Smokey the bear says only you can prevent security breaches

The only way to be secure is to incinerate your server and put the remains in a mix of molten unobtainium. Even then it is a maybe at best.

It is rare that I see a original compromise post. In fact security researchers over the last few years have done well with responsible disclosure. That means in general a software release is put out typically a few weeks before the actual exploit. Most security issues in a perfect world can be prevented through simply updating.

I saw a post where code signing did it’s job. People slam it because they feel it pointless. Well like any other measure it IS pointless until it isn’t.

Unfortunately most issues come from something a code signature can’t catch and that is humans. Many issues are simply a matter of human error and bad configuration.

  1. Does your PBX need to be on the public network (internet)? In most cases the answer is no. Removing direct internet access to your PBX will go a long way. With VPN’s and other technologies the answer to this is almost ALWAYS no.

  2. Does your PBX need to be on the general intranet? Many threats are actually internal. Some employee decides to play with your PBX it doesn’t matter how far it is disconnected from the normal internet. Many internal threats are worse than external threats.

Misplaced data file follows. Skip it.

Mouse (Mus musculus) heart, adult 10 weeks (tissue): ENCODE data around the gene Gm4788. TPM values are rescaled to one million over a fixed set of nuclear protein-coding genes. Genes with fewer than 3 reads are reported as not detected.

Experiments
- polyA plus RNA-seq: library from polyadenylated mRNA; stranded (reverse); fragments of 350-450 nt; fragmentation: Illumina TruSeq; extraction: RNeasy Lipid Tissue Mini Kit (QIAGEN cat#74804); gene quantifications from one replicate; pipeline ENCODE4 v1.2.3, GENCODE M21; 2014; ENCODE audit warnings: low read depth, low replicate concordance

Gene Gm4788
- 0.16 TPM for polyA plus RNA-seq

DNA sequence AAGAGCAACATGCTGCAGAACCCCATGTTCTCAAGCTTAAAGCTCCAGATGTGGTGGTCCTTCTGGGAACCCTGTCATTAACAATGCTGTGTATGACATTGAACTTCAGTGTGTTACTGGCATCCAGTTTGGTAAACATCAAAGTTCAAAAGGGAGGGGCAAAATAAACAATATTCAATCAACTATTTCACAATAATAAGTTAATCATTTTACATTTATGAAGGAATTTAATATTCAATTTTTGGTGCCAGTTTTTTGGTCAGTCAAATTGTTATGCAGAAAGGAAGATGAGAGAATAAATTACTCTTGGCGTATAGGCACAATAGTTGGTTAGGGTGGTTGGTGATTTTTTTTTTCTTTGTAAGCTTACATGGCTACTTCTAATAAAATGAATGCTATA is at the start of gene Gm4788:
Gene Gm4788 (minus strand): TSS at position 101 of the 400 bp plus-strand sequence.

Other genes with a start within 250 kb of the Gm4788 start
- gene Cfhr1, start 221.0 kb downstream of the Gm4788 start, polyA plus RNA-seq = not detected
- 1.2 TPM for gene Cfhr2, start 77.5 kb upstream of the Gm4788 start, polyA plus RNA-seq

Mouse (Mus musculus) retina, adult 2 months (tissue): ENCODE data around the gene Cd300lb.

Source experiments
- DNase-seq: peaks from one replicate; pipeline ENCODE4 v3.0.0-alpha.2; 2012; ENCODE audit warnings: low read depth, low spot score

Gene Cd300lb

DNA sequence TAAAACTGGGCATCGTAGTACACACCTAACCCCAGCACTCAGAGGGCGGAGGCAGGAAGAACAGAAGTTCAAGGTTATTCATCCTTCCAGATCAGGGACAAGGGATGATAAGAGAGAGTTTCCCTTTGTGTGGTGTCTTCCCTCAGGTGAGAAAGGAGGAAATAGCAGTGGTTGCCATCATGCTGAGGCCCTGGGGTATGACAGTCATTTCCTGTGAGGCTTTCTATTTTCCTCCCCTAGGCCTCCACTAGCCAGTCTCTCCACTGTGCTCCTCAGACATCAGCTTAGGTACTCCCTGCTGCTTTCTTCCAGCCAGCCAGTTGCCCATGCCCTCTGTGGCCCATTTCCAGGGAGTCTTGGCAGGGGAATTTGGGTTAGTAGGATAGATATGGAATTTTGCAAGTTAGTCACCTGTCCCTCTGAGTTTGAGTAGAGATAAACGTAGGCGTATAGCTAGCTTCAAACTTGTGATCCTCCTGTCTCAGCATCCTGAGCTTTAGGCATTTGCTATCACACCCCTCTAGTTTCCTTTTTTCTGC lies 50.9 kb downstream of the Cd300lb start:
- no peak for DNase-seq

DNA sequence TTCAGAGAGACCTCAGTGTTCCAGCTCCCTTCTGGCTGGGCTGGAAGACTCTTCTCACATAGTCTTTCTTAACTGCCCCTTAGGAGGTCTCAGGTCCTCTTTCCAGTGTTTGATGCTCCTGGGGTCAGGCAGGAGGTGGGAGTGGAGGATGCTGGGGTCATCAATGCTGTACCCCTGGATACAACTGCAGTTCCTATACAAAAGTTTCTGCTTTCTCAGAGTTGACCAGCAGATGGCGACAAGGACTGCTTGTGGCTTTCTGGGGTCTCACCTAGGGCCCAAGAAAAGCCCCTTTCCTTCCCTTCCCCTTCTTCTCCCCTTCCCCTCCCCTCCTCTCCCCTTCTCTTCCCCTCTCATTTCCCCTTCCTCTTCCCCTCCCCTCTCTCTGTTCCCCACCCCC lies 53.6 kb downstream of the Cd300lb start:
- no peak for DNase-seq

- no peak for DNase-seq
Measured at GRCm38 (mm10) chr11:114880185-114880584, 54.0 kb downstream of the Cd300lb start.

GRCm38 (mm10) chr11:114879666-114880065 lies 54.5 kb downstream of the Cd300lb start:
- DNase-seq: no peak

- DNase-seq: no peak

3. Passwords. Are your passwords appropriately secure. Most sip passwords never need to be typed by a human so they should be obnoxous. This includes trunks, endpoints etc. If your SIP passwords don’t feel like nuclear launch codes FIX THEM!

  4. This is not something you can fix in FreePBX but for providers your sip username should be alphanumeric. In FreePBX your sip username will always be numeric so it is even more important to use a strong password. An attacker scanning your extensions will probably know your extension range is between 100 and 9999 for FreePBX.

  5. Voicemail: Don’t use the extension, 1234, 1111, 0000 as a voicemail pin.

  6. Set up intrusion detection and have it send meaningful notifications.

Lets tl;dr this. Keep updated, use good passwords, keep your pbx isolated from your LAN and the internet whenever possible (spoiler alert, it is always possible).

If you don’t know how to do any of this please learn or hire someone.

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This is true for both users and Sangoma. SSH to your FreePBX and run:
rpm -qa --qf '%{NAME}-%{VERSION}-%{RELEASE}.%{ARCH}\n'

Go to and paste your output. There are many outdated packages.

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My dev server needed 195 updates just to test this… Before I get beat up that is a sandbox in a vm and isn’t exposed to any internet or intranet :slight_smile:
That is really cool.

Another reason to keep your servers isolated from intranet/internet whenever practical.

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